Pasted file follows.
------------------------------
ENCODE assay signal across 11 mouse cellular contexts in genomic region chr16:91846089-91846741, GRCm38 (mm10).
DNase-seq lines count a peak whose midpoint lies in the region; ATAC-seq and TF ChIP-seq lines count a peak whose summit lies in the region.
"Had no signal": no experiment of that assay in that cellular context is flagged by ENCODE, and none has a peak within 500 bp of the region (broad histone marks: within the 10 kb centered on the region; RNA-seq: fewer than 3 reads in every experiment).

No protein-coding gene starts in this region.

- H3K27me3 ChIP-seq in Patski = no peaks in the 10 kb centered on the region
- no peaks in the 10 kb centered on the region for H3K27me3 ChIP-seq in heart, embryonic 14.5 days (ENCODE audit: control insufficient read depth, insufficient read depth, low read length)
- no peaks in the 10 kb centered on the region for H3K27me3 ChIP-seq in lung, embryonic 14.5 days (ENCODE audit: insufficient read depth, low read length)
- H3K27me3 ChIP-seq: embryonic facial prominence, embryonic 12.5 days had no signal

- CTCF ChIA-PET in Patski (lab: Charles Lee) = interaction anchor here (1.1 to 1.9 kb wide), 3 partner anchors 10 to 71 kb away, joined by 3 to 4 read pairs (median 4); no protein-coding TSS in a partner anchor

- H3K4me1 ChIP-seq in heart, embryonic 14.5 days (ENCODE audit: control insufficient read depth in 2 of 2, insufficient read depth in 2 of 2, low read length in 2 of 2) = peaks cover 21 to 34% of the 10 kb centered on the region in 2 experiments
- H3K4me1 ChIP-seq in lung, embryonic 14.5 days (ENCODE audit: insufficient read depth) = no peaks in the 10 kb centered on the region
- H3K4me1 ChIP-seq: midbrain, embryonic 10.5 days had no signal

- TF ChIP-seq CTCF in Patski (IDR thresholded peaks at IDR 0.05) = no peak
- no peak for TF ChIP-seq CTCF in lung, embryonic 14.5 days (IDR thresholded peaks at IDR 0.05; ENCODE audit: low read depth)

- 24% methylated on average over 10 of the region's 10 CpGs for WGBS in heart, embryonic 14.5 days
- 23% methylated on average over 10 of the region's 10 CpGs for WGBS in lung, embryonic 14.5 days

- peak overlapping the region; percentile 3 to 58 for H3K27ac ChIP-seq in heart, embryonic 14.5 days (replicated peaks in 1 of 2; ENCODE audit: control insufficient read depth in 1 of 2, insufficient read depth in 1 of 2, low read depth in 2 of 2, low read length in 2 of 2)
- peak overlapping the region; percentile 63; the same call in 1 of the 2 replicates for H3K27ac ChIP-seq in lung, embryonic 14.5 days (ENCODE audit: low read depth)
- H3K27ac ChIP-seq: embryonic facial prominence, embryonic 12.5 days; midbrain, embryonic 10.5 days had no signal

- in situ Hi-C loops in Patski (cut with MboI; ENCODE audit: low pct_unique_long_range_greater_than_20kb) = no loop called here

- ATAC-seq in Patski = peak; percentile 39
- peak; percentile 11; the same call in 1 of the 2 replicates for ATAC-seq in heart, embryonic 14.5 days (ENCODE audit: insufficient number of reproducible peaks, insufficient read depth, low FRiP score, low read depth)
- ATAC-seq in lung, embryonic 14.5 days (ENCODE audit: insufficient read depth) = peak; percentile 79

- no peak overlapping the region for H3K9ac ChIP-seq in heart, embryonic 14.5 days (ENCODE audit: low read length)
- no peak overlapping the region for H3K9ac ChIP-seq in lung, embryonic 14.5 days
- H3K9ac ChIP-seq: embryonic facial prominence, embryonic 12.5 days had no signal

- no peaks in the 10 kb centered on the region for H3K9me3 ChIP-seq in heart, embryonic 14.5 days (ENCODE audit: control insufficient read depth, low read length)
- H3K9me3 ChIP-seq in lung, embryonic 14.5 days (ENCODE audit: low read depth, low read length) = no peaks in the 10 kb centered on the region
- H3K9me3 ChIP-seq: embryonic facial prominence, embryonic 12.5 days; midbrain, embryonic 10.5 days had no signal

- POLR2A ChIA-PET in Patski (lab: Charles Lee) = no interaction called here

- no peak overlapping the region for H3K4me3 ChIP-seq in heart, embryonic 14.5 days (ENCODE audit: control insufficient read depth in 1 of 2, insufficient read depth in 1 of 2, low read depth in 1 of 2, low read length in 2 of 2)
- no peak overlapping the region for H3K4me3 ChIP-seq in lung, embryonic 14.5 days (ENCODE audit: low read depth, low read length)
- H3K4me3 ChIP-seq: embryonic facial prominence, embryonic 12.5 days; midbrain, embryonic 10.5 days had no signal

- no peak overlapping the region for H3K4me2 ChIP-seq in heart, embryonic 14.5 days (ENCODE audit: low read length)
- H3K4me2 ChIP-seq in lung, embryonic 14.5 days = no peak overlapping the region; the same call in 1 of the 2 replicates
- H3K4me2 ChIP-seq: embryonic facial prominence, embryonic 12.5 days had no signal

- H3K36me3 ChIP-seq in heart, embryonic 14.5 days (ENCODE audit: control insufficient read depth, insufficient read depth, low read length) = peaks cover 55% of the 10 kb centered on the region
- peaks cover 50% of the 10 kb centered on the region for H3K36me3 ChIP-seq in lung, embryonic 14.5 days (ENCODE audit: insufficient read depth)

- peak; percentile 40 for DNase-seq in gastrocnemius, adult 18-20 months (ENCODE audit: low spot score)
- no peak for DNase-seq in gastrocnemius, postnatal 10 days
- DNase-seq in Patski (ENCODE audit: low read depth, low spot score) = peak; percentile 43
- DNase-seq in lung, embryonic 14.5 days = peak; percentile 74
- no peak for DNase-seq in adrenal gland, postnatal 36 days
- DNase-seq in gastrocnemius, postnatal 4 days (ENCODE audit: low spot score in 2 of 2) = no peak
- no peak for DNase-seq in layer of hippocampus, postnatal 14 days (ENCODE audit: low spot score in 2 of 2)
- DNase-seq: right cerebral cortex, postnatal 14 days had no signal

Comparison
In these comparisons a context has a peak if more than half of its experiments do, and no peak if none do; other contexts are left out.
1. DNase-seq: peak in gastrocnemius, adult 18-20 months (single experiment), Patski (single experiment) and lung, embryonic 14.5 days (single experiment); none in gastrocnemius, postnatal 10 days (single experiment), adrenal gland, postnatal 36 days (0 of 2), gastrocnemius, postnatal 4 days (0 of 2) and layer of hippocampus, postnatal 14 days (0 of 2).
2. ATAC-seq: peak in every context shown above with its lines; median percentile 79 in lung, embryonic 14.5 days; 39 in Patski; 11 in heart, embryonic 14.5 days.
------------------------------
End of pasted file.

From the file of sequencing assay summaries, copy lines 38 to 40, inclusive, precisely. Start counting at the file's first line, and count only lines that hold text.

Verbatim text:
- peaks cover 50% of the 10 kb centered on the region for H3K36me3 ChIP-seq in lung, embryonic 14.5 days (ENCODE audit: insufficient read depth)

- peak; percentile 40 for DNase-seq in gastrocnemius, adult 18-20 months (ENCODE audit: low spot score)
- no peak for DNase-seq in gastrocnemius, postnatal 10 days